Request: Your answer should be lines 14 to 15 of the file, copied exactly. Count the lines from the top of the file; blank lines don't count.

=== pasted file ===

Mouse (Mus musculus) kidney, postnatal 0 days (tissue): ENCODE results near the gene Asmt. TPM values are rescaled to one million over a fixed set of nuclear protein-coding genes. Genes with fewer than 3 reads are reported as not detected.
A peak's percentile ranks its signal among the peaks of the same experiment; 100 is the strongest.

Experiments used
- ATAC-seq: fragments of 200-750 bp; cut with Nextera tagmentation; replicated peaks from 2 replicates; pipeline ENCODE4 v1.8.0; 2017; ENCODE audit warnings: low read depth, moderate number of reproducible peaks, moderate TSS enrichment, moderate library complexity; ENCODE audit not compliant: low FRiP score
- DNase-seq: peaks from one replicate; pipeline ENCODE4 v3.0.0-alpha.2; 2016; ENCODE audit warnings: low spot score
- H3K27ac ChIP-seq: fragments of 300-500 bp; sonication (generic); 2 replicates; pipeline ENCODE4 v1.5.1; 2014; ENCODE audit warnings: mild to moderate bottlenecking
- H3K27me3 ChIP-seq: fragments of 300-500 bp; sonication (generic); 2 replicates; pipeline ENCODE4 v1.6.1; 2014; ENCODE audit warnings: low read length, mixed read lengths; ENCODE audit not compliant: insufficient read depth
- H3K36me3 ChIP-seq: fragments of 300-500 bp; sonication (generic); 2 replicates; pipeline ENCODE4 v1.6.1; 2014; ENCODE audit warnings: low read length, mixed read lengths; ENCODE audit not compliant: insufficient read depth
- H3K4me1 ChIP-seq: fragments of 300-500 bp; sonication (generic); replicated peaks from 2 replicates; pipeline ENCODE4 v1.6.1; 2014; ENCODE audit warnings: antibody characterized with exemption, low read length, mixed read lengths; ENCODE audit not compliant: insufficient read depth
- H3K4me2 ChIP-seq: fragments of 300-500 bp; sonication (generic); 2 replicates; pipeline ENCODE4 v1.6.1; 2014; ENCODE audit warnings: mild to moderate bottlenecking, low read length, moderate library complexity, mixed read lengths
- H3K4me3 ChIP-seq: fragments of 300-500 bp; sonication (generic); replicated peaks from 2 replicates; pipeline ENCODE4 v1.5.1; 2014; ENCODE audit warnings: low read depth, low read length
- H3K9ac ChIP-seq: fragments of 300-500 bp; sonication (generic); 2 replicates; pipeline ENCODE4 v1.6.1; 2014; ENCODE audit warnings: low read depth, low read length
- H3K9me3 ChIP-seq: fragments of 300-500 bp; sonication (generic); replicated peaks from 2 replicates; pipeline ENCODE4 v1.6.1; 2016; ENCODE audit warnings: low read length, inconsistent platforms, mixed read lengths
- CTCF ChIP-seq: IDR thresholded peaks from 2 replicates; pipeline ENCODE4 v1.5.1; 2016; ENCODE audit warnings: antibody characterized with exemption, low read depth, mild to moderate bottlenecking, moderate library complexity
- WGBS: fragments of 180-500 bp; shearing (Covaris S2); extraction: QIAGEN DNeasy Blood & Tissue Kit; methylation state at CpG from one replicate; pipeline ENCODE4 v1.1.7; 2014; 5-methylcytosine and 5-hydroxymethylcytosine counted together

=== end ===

- CTCF ChIP-seq: IDR thresholded peaks from 2 replicates; pipeline ENCODE4 v1.5.1; 2016; ENCODE audit warnings: antibody characterized with exemption, low read depth, mild to moderate bottlenecking, moderate library complexity
- WGBS: fragments of 180-500 bp; shearing (Covaris S2); extraction: QIAGEN DNeasy Blood & Tissue Kit; methylation state at CpG from one replicate; pipeline ENCODE4 v1.1.7; 2014; 5-methylcytosine and 5-hydroxymethylcytosine counted together